The most successful architects are masters in one or maybe a couple of domains. They’ve worked for a series of companies and built a strong backbone of experience in those industries.

In general, the more domain knowledge you acquire the closer you get to a better solution in the problem space. Engineers will usually join the company having a variety of backgrounds. The solutions for their previous products might not fit at all with the new domain. Moreover, having a lot of engineers with different backgrounds will make it harder to agree on a common approach.

Finding a middle ground

If you’ve managed to follow me so far, you should start to realise how hard it can be to find the right balance when choosing whether or not architects should be part of modern engineering teams or not. I will need your help later on.

My current state of mind, which is subject to change at any point in time, is the following: architecture is essential for software to be sustainable in the long-term. At the same time, everyone should have the opportunity to provide input to the architecture.

Ownership and accountability of the software architecture by a small group of people can turn out to be critical. This group of people should trust and be trusted. Ideas developing outside of the architecture team should have a place to live and be visible by the architects and the rest of the company. Discussions should be enabled by default. Architects should not become the bottleneck, being the ones validating all solutions and ideas, but rather be the people that promote knowledge sharing, scrutiny of solutions by the wider team and offer advice based on their extensive experience. Ideally, architects should still write code, do pair programming, and jump between teams to help when things are looking gloomy.

Soft skills are a critical piece of the puzzle to keep everything together. If architects enable technology and innovation, but also trust, inspire and listen, they won’t need a mandate or authority. Engineers might just accept that they’re only part of the team and hold one of the necessary roles within the company. Architects, like developers, can’t know everything.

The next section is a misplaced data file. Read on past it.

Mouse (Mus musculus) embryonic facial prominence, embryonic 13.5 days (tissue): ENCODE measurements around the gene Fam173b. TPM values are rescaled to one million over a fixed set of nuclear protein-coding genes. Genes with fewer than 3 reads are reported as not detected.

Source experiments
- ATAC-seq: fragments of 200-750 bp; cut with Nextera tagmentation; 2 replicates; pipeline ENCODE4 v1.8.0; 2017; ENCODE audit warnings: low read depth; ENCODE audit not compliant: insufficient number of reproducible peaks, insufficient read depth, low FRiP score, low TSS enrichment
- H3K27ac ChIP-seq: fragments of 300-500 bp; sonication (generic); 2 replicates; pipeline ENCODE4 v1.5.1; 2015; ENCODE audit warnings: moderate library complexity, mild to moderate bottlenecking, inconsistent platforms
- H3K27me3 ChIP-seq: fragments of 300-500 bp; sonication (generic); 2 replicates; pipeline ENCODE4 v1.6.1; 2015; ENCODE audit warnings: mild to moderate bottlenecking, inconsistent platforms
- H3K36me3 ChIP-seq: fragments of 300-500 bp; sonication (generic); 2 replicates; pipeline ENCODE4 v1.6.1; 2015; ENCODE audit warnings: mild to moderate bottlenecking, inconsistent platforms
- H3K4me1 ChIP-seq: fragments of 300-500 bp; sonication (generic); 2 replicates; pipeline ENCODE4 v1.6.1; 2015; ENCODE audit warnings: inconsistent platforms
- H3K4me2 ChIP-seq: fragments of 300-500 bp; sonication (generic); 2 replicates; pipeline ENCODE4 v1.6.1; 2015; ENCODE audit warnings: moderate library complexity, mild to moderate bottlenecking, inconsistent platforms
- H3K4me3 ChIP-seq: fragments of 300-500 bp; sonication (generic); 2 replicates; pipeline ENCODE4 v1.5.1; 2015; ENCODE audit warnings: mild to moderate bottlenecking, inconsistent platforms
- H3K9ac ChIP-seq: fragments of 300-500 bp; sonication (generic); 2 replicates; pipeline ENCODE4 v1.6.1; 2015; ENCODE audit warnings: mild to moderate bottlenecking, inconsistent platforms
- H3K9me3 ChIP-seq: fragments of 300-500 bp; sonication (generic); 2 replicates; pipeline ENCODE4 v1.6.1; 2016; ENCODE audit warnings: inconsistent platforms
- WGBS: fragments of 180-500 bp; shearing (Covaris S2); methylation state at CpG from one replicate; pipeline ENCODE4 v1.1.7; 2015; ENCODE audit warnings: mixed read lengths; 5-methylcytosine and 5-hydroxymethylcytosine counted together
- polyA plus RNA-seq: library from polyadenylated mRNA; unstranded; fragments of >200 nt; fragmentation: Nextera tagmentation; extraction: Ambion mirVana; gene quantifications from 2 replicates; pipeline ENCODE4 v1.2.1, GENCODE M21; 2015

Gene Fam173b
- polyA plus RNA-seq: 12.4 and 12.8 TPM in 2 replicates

Another very important thing to keep in mind is that a more invasive and complex governance becomes less likely to be accepted by the wider team. The shared set of standards and rules should be simple and effective. No one will follow two-hundred pages of guidelines, and no architect will ever be able to verify that they are being applied correctly either.

If you decide not to have an architecture team, a good way to start would be by hiring talented engineers with architecture experience without creating architecture roles as such. This will work just fine with smaller teams and simpler domains. With larger teams and more complex domains though, this approach could become cumbersome. More people would mean an increased necessity for coordination.

Wrapping up

Finding the right balance between allowing creativity and freedom while trying to achieve a sound software architecture with the use of a centralised governance is still one of the greatest dilemmas in my software engineering career.

This relates to great extent to our everyday life in modern societies. Would you rather live in a world without governments?

We all play by the same rules every day, to some degree. It can feel limiting at times, but we do tend to feel more comfortable when we have a set of rules we can rely on.

Why doesn’t it feel as simple in a software team?

Have you made up your mind on the topic? Please, share your thoughts and help other readers understand your point of view. Open discussions are the first step towards finding the right balanced approach for such a controversial topic.